The latest kid in town gunning for the position of ‘next big thing on the internet’ is a new network called Ethereum. I’ve been reading up on it lately, partly because I love reading about new ideas, partly because of it’s potential for social innovation (my buzzword of the week after spending time at the Unusual Suspects Festival) and also in part because the project’s branding is super, super slick:
Ethereum describes itself as:
A decentralized platform that runs smart contracts: applications that run exactly as programmed without any possibility of downtime, censorship, fraud or third party interference.
But what exactly does that mean?
Well it would appear that in many ways it is acting as nothing less than an alternative to the World Wide Web.
You mean a whole new internet?
No, the world wide web is a part of the internet. In the world wide web, all the information is stored on servers which are typically accessed using web browsers using a system called ‘Hypertext Transfer Protocol’ (you may be familiar with the letters ‘http’ – that’s what they stand for).
Ethereum works differently in that there is technically no need for servers. Instead, the network is distributed across all the computers belonging to the people using Ethereum.
In addition, Ethereum isn’t just designed to display pages of content. It wants people to create apps to use on it. Apps on the Ethereum network are known as DApps – short for ‘Distributed Applications’. These are programs that are connected to the internet that can handle transactions but which don’t require a server to be running somewhere in order to work.
Transactions carried out on the network are handled using blockchain technology, i.e. the same technology that keeps track of Bitcoins allowing Bitcoin transactions to be made.
Finally, the system is powered by a thing called ‘Ether’, which stresses heavily that it is not a cryptocurrency like Bitcoin. Instead it makes the analogy that if Bitcoin is like gold, then Ether is like oil – primarily a fuel and not a commodity. Every transaction that occurs within Ethereum requires a transaction fee (the lingo for this fee is ‘the gas’) which is paid for using Ether. Users also have the option to create their own cryptocurrencies.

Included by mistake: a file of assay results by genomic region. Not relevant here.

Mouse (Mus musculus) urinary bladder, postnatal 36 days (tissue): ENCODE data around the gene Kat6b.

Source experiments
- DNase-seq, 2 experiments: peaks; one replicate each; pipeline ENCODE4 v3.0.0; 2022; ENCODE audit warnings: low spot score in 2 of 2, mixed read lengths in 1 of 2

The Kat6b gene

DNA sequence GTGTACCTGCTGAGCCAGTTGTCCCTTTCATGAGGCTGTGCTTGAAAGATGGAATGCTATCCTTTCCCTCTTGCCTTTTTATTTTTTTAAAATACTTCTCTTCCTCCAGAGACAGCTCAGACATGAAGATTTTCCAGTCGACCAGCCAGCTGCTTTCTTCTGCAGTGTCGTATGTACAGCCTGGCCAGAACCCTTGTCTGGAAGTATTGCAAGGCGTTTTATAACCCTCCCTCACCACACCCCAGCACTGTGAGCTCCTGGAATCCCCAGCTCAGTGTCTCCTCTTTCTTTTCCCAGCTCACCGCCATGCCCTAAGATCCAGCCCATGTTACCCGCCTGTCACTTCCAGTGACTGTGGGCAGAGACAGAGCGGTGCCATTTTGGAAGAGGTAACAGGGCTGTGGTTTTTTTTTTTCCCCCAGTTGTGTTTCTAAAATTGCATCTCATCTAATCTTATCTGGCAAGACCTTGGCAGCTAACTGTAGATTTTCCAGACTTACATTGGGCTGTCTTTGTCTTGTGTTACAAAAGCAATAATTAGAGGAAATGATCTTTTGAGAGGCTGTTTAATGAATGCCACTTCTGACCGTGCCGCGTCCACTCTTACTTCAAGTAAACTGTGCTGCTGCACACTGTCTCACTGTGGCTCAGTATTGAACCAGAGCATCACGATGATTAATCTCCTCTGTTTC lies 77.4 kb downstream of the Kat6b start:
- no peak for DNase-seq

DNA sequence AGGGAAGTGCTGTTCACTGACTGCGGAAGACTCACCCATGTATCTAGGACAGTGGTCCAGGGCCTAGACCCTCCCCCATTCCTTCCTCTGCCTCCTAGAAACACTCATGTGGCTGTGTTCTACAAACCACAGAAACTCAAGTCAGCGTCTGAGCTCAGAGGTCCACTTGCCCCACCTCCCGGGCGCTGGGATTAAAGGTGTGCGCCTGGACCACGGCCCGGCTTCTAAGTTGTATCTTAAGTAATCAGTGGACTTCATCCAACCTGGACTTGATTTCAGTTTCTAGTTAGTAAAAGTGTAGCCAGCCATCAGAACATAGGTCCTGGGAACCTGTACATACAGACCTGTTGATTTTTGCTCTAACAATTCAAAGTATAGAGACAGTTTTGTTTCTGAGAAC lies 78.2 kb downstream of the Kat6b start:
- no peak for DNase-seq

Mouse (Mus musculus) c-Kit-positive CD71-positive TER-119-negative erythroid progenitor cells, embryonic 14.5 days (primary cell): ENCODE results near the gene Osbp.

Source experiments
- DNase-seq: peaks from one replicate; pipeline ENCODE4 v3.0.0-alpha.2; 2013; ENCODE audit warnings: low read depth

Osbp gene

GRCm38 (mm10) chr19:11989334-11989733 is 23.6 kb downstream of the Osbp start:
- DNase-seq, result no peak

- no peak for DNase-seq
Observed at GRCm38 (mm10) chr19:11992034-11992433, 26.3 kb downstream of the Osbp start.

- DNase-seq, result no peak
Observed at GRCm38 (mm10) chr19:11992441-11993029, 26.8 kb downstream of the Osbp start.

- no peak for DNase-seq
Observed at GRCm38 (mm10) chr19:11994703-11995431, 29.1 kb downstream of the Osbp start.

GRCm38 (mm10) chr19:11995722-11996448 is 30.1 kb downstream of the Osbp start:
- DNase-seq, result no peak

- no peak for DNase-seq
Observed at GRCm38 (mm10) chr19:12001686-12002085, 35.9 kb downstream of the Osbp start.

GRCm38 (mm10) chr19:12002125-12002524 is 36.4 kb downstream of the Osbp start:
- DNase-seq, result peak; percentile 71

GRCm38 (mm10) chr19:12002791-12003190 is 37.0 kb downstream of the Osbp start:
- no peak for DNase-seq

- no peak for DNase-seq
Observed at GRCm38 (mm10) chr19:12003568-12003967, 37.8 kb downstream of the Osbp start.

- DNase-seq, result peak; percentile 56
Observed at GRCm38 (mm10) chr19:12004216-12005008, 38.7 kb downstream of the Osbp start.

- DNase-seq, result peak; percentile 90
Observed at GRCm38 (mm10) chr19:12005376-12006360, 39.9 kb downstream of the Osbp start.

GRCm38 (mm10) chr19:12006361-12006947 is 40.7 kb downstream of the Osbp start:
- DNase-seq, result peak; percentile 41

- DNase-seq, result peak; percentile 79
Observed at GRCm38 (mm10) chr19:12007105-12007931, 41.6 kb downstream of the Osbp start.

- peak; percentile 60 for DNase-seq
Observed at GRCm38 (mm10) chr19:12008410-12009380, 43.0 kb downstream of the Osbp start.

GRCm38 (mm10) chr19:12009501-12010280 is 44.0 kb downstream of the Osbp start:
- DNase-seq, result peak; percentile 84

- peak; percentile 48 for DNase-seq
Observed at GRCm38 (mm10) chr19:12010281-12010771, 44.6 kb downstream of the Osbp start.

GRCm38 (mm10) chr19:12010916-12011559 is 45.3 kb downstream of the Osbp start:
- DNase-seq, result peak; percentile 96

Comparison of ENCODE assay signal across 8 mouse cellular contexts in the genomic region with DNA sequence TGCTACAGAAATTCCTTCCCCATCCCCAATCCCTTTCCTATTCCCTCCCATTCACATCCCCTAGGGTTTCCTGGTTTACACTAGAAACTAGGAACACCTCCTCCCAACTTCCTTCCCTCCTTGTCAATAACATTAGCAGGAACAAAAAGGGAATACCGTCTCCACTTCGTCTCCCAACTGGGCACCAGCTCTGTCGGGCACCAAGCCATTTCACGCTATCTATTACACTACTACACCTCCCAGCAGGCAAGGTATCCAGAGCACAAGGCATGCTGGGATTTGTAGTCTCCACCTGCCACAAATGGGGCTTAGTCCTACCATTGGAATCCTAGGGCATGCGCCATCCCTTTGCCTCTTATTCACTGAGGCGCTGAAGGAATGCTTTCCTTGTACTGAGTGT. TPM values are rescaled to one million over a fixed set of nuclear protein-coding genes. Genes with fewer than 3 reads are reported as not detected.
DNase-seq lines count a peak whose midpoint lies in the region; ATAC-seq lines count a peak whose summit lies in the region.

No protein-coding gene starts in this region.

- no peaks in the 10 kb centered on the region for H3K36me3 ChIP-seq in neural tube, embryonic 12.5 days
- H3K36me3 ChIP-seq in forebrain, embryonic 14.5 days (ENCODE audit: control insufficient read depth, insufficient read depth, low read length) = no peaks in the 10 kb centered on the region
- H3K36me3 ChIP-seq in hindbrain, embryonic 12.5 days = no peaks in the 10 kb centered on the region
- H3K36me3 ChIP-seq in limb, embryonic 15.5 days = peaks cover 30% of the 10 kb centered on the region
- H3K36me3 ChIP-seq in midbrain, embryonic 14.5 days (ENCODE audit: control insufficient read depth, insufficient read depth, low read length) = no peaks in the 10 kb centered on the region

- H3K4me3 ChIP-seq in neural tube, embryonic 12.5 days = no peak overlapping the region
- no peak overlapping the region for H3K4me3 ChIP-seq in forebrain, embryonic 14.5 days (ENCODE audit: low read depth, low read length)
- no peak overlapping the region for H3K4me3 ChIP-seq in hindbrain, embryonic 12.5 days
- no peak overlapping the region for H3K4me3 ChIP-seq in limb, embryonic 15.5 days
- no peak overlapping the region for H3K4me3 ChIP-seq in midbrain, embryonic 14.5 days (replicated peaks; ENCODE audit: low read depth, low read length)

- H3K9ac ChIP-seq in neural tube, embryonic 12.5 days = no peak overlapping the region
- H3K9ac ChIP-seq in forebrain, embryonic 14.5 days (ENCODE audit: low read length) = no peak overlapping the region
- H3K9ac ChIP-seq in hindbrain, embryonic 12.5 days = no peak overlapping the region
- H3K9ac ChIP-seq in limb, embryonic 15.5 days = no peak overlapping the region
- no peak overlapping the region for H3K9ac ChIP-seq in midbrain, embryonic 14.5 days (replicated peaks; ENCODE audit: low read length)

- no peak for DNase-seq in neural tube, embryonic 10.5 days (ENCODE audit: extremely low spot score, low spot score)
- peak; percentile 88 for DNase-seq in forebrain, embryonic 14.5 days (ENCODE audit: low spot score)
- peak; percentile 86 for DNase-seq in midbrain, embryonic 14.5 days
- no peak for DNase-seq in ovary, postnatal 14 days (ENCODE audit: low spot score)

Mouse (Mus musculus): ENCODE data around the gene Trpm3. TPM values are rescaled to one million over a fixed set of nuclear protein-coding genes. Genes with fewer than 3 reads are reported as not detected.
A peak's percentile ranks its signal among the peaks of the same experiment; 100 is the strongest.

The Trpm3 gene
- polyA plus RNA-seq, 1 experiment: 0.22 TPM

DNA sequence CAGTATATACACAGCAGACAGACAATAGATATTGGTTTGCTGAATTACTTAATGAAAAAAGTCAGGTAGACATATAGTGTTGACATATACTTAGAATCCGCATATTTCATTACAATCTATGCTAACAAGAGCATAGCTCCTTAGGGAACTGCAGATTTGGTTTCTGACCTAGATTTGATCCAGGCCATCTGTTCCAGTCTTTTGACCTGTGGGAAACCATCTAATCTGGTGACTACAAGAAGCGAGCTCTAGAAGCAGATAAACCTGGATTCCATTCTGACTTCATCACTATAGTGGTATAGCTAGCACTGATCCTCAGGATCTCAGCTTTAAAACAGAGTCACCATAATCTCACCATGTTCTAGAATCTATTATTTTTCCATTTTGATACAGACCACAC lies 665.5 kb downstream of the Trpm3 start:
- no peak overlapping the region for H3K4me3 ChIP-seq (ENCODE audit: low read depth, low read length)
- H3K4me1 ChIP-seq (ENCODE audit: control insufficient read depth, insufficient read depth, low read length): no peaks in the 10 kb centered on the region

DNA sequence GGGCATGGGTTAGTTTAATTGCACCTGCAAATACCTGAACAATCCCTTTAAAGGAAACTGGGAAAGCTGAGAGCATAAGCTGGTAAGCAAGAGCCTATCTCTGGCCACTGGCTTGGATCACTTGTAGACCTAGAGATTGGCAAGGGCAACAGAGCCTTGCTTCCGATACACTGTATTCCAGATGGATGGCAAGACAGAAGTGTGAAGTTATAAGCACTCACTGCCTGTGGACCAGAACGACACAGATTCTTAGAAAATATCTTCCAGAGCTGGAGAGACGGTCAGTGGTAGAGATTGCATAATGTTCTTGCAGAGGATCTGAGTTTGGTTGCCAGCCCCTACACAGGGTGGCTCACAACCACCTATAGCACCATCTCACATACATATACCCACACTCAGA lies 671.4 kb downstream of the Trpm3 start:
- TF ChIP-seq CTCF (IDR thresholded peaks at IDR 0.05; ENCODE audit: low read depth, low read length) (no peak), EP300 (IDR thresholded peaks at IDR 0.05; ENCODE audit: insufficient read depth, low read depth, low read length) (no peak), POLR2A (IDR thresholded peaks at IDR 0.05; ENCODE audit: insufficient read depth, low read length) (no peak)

Ethereum services will be made accessible by using a special browser called ‘Mist’ which will display both pages from the world wide web and also DApps from Ethereum.
What does this all mean?
Well it means that there are no middle men between the user and the DApp. This means that there is no need to go through a hosting provider (as you would for a website), a social network (as you would Facebook, Google or iOS apps), or a cloud computing service (as you would for other types of software) to provide or receive an online service. The plan therefore is that there are fewer barriers to entry for people wanting to provide services and services can’t simply be taken down if someone doesn’t like them.
Is that safe and ethical?
Um… I don’t know. The cynic in me is reminded of a few things that have been done on unegulated networks, such as BitTorrent, which is primarily used for the distribution of pirated software and movies, and the Silk Road, which was an online market place for drugs and weapons on the anonymous, heavily encrypted Tor network.
On the other hand, the potential for social networks not run by the information oligarchs of the world wide web like Facebook and Google is interesting. The idea of software and services that organisations can use without needing to sign up to third parties could change the way a lot of organisations are run. Most of all, the potential for creativity is there in abundance.
The platform also has a number of systems in place to prevent against fraud and to keep funds in escrow accounts to ensure that transactions are completed properly.
There are a number of organisations already using it: Augur promises to provide forecasting on politics, commerce and technology through the wisdom of crowds; Digix is an assett management organisation; WeiFund is a crowdfunding platform and HitFin trade derivatives. Even Imogen Heap has been taking an interest in it’s potential as a solution to copyright infringement. There are many more and that’s only 100 days after Ethereum’s release.
Who will be the Mario of Ethereum?
However, in order to be successful, Ethereum will need a Mario. I’ve used the Mario analogy to describe augmented reality before, and I’ll use it for Ethereum.
No one bought the Nintendo Entertainment System to play Duck Hunt. However, when people started to discover that Super Mario Brothers was a fantastic game, then people flocked to the shops to buy the NES, and once they had that, they started playing Duck Hunt as well as all the other games that were released for that platform.
In the same way, we won’t see Ethereum properly taking off until someone writes the program that will make them the Mario of Ethereum. Who will it be? What will it be? That’s what excites me about this project.